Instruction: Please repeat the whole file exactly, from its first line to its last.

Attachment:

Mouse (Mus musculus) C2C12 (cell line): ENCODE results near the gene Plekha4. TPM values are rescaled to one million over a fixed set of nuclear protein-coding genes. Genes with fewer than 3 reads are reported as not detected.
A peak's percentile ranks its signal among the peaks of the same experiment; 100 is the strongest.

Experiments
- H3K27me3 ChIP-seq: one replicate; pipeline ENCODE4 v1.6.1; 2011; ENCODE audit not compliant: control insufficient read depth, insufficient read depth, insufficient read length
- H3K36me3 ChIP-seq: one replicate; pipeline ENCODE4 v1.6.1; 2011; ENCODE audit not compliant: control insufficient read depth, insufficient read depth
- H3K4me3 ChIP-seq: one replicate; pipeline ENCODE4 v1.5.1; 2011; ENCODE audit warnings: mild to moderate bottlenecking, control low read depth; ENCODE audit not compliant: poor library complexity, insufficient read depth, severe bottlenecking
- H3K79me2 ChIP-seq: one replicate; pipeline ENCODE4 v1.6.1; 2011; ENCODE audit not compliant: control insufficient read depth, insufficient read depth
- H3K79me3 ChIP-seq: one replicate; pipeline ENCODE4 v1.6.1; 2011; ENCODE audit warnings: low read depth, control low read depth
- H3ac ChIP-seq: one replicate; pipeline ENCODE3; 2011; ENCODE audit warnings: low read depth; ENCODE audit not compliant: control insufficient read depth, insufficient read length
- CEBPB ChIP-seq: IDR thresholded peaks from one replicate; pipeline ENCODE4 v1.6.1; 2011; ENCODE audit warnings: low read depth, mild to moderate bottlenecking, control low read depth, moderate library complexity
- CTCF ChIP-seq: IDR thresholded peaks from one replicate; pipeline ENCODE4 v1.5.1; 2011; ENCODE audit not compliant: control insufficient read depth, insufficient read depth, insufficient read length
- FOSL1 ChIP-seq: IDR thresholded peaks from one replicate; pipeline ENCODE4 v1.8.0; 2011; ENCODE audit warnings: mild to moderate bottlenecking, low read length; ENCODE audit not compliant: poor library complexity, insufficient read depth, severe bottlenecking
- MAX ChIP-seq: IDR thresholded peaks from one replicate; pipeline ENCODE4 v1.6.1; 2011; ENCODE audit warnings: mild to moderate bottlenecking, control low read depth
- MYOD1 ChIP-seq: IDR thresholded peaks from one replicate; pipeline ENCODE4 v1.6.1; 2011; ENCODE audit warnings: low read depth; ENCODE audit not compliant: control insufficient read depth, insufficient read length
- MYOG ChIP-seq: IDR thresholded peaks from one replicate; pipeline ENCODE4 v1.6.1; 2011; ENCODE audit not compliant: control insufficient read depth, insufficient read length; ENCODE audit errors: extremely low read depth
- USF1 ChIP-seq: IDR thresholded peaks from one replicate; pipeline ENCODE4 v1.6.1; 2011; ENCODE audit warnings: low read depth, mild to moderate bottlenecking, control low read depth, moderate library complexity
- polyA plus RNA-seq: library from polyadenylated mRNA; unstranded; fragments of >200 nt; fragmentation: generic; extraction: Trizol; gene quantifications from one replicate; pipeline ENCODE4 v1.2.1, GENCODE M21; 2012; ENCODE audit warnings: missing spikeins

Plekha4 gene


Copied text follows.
Mouse (Mus musculus) C2C12 (cell line): ENCODE results near the gene Plekha4. TPM values are rescaled to one million over a fixed set of nuclear protein-coding genes. Genes with fewer than 3 reads are reported as not detected.
A peak's percentile ranks its signal among the peaks of the same experiment; 100 is the strongest.

Experiments
- H3K27me3 ChIP-seq: one replicate; pipeline ENCODE4 v1.6.1; 2011; ENCODE audit not compliant: control insufficient read depth, insufficient read depth, insufficient read length
- H3K36me3 ChIP-seq: one replicate; pipeline ENCODE4 v1.6.1; 2011; ENCODE audit not compliant: control insufficient read depth, insufficient read depth
- H3K4me3 ChIP-seq: one replicate; pipeline ENCODE4 v1.5.1; 2011; ENCODE audit warnings: mild to moderate bottlenecking, control low read depth; ENCODE audit not compliant: poor library complexity, insufficient read depth, severe bottlenecking
- H3K79me2 ChIP-seq: one replicate; pipeline ENCODE4 v1.6.1; 2011; ENCODE audit not compliant: control insufficient read depth, insufficient read depth
- H3K79me3 ChIP-seq: one replicate; pipeline ENCODE4 v1.6.1; 2011; ENCODE audit warnings: low read depth, control low read depth
- H3ac ChIP-seq: one replicate; pipeline ENCODE3; 2011; ENCODE audit warnings: low read depth; ENCODE audit not compliant: control insufficient read depth, insufficient read length
- CEBPB ChIP-seq: IDR thresholded peaks from one replicate; pipeline ENCODE4 v1.6.1; 2011; ENCODE audit warnings: low read depth, mild to moderate bottlenecking, control low read depth, moderate library complexity
- CTCF ChIP-seq: IDR thresholded peaks from one replicate; pipeline ENCODE4 v1.5.1; 2011; ENCODE audit not compliant: control insufficient read depth, insufficient read depth, insufficient read length
- FOSL1 ChIP-seq: IDR thresholded peaks from one replicate; pipeline ENCODE4 v1.8.0; 2011; ENCODE audit warnings: mild to moderate bottlenecking, low read length; ENCODE audit not compliant: poor library complexity, insufficient read depth, severe bottlenecking
- MAX ChIP-seq: IDR thresholded peaks from one replicate; pipeline ENCODE4 v1.6.1; 2011; ENCODE audit warnings: mild to moderate bottlenecking, control low read depth
- MYOD1 ChIP-seq: IDR thresholded peaks from one replicate; pipeline ENCODE4 v1.6.1; 2011; ENCODE audit warnings: low read depth; ENCODE audit not compliant: control insufficient read depth, insufficient read length
- MYOG ChIP-seq: IDR thresholded peaks from one replicate; pipeline ENCODE4 v1.6.1; 2011; ENCODE audit not compliant: control insufficient read depth, insufficient read length; ENCODE audit errors: extremely low read depth
- USF1 ChIP-seq: IDR thresholded peaks from one replicate; pipeline ENCODE4 v1.6.1; 2011; ENCODE audit warnings: low read depth, mild to moderate bottlenecking, control low read depth, moderate library complexity
- polyA plus RNA-seq: library from polyadenylated mRNA; unstranded; fragments of >200 nt; fragmentation: generic; extraction: Trizol; gene quantifications from one replicate; pipeline ENCODE4 v1.2.1, GENCODE M21; 2012; ENCODE audit warnings: missing spikeins

Plekha4 gene